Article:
Then and Now: Mops, from yarn to polyester
Mops haven’t changed that much over the years. The word mop, derived from the Middle English mappe, has been around since the 14th century*. Back then mops were constructed by a blacksmith (along with weapons, furniture, cooking utensils and other tools). After creating the mop nail, pieces of material were pushed through the nail and then the nail was pounded into a handle.*
Fast forward a few centuries to 1937 in America, and it was inventor Jacob Howe who received a patent for a mop holder. Still today we use a long handle with attached textiles, but there are different and more effective versions. Microfiber, consisting of 80% polyester and 20% polyamide blend, often replaces cotton or other textiles. (Why microfiber? Find out why microfiber results in a better clean.) Instead of old-fashioned string mops, flat mop heads, long and rectangular in shape, are mounted to the handle with Velcro, clamps, plastic claws or pouches.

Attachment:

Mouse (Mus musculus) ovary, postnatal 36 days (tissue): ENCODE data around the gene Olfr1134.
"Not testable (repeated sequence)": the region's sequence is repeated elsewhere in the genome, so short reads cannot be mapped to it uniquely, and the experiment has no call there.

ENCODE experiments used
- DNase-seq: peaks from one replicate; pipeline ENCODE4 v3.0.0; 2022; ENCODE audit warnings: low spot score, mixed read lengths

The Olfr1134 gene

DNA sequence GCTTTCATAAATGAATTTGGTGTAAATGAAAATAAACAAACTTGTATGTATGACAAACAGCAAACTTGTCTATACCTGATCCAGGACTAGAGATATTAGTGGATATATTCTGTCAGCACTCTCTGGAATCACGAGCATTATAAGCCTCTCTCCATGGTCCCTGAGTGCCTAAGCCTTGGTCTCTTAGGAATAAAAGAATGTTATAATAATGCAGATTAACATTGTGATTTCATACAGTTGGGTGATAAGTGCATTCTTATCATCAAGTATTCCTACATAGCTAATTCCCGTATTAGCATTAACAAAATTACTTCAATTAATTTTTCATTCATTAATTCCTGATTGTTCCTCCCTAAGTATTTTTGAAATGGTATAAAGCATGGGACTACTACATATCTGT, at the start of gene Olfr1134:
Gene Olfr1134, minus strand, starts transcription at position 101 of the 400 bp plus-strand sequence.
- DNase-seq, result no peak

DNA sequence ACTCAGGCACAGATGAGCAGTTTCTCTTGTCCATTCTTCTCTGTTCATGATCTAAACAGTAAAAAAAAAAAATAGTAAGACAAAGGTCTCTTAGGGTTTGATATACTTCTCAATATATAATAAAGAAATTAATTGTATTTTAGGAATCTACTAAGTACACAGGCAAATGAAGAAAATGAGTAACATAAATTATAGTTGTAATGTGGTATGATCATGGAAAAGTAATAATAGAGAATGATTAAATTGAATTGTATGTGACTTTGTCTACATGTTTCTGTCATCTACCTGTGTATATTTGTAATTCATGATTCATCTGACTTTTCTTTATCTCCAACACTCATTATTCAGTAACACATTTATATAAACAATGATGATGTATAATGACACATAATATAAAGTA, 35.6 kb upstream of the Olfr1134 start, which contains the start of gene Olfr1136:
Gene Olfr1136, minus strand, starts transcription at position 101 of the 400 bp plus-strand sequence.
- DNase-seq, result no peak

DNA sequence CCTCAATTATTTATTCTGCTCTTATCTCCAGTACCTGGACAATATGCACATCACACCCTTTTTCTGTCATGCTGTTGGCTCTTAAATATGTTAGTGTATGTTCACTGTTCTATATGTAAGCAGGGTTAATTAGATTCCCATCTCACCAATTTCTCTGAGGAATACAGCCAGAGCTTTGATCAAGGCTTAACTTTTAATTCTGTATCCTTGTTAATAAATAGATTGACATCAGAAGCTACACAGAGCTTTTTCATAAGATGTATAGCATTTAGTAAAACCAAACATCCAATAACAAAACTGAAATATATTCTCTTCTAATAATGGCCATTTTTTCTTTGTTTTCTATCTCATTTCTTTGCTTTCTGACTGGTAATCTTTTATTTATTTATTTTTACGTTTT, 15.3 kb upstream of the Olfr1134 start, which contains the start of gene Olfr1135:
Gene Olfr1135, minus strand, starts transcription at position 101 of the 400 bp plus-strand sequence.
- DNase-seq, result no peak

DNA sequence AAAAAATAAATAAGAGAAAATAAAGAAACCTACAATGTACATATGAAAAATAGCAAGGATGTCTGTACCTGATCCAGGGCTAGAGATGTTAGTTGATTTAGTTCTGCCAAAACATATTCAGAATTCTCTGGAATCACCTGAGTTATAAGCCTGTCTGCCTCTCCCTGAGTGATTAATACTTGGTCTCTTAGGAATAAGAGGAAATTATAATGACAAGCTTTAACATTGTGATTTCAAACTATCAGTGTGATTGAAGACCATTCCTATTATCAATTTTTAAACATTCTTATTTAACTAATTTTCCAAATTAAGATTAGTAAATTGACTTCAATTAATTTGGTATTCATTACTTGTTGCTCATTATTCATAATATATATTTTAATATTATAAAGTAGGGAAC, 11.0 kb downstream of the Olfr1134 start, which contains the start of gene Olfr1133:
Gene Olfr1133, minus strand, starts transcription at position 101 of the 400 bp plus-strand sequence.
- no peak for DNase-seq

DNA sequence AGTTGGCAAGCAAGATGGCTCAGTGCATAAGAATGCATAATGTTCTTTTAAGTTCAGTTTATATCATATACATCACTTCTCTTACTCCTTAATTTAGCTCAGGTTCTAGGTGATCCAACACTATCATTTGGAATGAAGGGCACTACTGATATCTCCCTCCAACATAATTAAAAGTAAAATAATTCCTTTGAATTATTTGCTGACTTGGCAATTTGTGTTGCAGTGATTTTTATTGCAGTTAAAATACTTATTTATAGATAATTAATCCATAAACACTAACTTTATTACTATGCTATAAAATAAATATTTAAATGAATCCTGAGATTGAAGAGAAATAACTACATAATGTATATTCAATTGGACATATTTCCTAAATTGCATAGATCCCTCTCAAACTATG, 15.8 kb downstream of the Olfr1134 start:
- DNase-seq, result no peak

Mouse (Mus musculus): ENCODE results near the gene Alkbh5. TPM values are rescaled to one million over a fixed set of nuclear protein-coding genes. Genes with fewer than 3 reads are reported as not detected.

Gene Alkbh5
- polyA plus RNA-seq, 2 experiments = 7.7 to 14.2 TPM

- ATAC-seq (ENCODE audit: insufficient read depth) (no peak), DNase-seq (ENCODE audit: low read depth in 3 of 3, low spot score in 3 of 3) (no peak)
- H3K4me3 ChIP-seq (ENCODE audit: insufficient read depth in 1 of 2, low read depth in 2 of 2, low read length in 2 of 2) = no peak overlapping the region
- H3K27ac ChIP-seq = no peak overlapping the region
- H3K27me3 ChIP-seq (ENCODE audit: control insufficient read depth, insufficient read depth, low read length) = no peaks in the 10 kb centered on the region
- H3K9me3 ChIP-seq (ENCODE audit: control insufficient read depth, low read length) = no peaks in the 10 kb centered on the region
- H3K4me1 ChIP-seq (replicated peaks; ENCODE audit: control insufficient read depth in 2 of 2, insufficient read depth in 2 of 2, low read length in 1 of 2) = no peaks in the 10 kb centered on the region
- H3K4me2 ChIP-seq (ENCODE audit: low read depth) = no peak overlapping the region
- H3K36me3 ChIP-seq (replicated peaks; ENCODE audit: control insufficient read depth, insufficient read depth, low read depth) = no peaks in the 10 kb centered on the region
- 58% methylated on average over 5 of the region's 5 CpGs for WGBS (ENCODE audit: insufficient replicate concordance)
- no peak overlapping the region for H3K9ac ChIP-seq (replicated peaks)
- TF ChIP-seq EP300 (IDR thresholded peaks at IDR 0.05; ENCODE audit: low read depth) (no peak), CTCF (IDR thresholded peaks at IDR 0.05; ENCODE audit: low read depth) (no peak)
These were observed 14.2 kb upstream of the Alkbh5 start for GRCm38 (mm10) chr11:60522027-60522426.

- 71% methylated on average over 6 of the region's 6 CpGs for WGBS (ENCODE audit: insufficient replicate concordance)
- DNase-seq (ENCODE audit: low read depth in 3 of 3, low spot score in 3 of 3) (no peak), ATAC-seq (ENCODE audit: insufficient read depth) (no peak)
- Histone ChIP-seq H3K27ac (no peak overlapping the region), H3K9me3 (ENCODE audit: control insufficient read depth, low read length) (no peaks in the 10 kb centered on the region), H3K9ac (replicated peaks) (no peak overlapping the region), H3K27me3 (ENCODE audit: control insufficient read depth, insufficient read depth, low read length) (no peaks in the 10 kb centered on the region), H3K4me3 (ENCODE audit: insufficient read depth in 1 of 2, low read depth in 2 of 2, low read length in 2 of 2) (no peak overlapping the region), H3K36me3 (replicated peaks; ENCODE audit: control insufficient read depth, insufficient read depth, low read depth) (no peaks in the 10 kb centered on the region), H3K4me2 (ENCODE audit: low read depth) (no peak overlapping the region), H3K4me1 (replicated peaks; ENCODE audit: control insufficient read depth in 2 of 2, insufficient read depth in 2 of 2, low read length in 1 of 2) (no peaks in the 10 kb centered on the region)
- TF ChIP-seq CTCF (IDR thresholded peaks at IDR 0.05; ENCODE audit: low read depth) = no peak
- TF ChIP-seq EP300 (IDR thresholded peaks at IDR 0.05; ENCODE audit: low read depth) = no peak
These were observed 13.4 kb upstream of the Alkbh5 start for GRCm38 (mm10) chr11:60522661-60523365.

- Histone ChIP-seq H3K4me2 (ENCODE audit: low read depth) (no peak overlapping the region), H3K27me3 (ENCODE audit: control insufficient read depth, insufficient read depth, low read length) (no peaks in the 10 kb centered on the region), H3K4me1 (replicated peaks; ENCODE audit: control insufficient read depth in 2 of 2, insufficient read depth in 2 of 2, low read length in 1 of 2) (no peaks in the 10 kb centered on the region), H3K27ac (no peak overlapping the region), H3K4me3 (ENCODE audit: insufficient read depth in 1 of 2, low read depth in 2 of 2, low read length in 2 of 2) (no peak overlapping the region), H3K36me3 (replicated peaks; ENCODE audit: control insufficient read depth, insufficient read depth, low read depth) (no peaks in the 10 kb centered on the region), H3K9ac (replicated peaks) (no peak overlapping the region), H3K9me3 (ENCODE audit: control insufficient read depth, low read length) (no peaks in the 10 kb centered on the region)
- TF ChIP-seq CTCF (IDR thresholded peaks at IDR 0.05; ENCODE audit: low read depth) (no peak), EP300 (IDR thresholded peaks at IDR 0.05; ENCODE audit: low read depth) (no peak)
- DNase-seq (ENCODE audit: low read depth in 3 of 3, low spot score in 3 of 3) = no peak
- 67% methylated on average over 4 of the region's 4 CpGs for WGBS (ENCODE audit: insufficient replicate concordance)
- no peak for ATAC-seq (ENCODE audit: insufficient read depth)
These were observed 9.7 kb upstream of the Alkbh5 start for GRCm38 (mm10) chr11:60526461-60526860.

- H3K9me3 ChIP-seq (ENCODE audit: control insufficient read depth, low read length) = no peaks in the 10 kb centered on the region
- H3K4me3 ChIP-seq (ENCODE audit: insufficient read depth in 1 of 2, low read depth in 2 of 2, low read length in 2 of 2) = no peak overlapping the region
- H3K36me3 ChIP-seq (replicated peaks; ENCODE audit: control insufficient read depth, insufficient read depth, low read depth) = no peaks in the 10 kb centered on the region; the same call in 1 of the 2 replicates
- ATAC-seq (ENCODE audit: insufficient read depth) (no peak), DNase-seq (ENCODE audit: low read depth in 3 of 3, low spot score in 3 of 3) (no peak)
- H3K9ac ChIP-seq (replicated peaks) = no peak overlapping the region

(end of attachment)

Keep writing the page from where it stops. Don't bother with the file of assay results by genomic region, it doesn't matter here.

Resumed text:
Another important advancement is the mop bucket. Despite improved cleaning tools available today, many janitors are still dipping string mops into mop buckets with a wringer. They carry or roll their bucket from room to room, reusing dirty water and spreading the same grime to the rest of your floors.
Our Core 4SM Process uses a no-dip, color-coded microfiber flat mopping system with a self-dispensing bucket to remove the maximum amount of soil and germs and avoid cross-contamination. The flat mop head makes is easier to clean corners and hard-to reach places and ensures that floors are always mopped with a clean solution.
But it doesn’t end there.
Learn about all the cleaning components that make the Coverall® Program a commercial cleaning leader.
*Maggie’s Memories. Childhood Memories of Hickling. Privately published memoirs.